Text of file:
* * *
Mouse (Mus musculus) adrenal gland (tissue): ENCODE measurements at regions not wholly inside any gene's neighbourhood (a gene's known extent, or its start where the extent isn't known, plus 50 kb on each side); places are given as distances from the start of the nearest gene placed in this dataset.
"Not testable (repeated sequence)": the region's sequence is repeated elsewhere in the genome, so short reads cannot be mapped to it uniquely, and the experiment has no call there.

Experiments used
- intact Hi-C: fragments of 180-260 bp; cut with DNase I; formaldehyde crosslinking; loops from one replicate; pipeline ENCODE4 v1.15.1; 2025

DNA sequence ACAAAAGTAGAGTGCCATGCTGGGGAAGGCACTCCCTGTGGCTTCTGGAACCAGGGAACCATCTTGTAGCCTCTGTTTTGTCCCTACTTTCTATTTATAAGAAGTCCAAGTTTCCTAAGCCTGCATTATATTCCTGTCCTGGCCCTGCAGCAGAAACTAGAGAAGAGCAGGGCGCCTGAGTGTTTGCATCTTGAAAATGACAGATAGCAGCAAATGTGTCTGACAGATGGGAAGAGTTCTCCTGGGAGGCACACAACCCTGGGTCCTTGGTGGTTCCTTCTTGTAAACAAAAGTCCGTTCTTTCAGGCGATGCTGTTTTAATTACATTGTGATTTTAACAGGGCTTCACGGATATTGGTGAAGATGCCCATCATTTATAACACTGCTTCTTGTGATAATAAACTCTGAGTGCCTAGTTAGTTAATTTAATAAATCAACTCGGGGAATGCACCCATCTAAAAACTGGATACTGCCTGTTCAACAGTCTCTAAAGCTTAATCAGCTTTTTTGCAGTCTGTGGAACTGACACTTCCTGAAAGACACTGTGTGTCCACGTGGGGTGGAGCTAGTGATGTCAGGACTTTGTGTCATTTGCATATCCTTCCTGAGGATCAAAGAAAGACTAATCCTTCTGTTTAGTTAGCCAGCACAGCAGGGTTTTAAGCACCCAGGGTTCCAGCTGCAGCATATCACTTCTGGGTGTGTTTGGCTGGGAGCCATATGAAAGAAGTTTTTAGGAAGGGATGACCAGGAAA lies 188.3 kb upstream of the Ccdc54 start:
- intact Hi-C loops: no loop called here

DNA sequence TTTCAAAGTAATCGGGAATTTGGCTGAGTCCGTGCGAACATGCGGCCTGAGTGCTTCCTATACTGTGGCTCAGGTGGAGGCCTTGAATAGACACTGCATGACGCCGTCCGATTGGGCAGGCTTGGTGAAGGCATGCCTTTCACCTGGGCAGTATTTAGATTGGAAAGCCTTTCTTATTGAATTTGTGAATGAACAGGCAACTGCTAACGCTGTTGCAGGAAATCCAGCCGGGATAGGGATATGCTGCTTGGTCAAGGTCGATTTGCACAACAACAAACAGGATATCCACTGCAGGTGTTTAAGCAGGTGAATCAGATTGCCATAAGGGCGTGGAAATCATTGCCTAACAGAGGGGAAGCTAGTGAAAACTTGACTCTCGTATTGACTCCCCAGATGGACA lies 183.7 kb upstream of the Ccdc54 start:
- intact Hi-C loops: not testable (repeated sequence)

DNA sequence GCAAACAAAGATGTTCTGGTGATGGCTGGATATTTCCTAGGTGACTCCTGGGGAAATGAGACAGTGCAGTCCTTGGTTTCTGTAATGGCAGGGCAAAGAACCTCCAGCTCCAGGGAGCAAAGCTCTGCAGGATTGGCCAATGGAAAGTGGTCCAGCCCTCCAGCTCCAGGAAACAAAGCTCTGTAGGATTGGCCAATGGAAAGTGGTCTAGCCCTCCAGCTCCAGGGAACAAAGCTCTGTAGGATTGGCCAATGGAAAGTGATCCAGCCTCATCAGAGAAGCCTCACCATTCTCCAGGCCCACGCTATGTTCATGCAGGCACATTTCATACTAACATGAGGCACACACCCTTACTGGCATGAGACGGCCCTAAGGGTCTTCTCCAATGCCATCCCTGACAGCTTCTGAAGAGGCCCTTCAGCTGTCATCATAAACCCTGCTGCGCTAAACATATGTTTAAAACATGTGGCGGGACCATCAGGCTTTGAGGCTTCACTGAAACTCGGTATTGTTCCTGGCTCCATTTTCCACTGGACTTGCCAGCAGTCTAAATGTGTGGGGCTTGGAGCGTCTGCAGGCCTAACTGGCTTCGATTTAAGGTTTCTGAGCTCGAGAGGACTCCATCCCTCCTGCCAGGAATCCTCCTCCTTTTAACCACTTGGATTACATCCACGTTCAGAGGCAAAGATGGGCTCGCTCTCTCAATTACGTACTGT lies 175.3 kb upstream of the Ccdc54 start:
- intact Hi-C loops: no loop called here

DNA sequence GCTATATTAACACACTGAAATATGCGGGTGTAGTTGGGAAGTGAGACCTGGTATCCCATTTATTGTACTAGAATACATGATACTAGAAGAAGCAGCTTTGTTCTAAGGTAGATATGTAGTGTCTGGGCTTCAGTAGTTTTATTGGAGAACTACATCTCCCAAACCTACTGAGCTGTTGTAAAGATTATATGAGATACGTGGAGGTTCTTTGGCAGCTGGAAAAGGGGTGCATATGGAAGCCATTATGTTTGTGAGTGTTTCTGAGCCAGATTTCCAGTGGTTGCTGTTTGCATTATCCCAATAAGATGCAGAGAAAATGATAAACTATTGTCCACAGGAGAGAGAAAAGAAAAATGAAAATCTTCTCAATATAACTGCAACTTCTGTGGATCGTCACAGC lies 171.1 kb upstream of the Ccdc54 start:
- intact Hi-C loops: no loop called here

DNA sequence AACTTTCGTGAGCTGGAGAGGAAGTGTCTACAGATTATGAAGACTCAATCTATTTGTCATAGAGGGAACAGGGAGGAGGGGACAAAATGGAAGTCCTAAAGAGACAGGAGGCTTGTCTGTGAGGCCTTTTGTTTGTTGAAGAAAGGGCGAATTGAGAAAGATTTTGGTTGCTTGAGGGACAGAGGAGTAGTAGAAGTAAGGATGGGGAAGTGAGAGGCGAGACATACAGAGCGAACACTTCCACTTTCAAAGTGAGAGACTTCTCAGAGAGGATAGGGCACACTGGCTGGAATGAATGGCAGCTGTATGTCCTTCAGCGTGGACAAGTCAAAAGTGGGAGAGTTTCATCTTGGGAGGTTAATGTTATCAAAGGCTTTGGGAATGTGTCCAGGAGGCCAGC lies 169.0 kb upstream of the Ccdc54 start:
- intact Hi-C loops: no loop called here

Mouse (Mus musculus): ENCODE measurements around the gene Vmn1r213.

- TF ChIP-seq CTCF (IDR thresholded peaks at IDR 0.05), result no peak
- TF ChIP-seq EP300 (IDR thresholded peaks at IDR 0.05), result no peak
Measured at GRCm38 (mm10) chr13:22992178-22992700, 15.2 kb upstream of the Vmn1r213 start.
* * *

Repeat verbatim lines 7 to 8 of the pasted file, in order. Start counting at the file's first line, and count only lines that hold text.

DNA sequence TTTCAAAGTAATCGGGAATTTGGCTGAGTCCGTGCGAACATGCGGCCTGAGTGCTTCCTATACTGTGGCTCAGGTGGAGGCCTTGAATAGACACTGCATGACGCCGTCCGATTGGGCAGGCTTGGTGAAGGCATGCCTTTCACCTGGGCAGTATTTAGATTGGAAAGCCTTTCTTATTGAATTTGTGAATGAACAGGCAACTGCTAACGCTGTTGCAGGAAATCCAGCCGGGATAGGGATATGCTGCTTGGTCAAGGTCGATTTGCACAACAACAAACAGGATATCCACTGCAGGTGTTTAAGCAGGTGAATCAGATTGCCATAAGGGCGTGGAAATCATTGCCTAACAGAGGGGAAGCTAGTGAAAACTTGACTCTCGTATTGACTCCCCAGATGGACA lies 183.7 kb upstream of the Ccdc54 start:
- intact Hi-C loops: not testable (repeated sequence)